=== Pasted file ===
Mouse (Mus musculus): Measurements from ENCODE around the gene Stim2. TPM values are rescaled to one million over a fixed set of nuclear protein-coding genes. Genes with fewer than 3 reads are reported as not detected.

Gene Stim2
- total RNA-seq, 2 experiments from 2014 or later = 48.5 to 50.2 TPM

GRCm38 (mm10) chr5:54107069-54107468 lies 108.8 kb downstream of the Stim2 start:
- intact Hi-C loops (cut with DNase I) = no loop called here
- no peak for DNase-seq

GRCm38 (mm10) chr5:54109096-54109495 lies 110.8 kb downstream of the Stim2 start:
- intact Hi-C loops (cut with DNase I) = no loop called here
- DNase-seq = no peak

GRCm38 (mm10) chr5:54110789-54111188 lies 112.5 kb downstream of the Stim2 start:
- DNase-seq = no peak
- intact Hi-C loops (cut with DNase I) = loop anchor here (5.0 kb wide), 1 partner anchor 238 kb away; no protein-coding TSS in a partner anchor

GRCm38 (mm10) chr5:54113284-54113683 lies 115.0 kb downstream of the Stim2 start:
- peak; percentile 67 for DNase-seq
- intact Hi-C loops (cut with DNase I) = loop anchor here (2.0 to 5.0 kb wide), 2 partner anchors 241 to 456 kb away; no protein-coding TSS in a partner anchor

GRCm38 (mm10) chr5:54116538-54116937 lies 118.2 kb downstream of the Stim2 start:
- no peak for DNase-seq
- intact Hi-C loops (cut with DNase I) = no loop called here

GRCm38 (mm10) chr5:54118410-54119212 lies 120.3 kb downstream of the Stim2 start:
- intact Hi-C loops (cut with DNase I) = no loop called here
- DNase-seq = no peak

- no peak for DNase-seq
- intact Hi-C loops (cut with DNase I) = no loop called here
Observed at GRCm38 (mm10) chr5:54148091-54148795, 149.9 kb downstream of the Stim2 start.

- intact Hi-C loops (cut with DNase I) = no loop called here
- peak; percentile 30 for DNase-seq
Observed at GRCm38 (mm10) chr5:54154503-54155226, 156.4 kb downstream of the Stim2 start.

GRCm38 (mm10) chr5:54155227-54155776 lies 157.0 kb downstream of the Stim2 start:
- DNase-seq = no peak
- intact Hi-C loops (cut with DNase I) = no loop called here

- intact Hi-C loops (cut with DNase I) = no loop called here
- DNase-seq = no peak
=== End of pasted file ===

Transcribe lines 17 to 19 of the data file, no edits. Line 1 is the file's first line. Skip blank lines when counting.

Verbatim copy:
- no peak for DNase-seq
- intact Hi-C loops (cut with DNase I) = no loop called here

GRCm38 (mm10) chr5:54118410-54119212 lies 120.3 kb downstream of the Stim2 start: